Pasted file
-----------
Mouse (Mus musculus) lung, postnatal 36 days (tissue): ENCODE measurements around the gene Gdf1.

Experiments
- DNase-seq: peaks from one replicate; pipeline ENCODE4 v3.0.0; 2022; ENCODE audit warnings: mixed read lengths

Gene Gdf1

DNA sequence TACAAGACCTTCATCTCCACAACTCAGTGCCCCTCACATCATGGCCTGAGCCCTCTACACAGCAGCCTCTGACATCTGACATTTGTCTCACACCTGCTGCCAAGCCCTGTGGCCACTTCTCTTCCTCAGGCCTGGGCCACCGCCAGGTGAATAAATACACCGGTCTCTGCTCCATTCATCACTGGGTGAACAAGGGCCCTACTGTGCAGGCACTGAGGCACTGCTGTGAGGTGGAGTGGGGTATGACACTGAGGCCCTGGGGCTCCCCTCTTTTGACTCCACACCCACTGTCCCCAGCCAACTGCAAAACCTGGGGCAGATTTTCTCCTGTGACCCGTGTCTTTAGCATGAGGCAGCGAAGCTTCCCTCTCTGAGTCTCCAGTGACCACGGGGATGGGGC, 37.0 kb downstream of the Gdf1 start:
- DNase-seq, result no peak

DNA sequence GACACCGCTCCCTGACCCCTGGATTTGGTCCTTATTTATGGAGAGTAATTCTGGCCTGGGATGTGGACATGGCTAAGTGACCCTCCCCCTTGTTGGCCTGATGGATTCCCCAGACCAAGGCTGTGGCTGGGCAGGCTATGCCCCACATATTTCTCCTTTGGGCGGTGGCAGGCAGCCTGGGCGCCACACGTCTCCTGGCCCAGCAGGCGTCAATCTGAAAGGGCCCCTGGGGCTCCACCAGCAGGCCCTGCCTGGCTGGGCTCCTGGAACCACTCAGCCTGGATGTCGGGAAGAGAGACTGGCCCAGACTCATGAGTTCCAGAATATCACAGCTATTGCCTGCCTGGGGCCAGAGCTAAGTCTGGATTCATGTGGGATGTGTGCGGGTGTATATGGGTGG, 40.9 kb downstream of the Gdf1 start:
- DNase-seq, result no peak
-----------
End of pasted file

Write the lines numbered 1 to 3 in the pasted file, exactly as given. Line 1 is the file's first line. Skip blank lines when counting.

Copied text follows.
Mouse (Mus musculus) lung, postnatal 36 days (tissue): ENCODE measurements around the gene Gdf1.

Experiments
- DNase-seq: peaks from one replicate; pipeline ENCODE4 v3.0.0; 2022; ENCODE audit warnings: mixed read lengths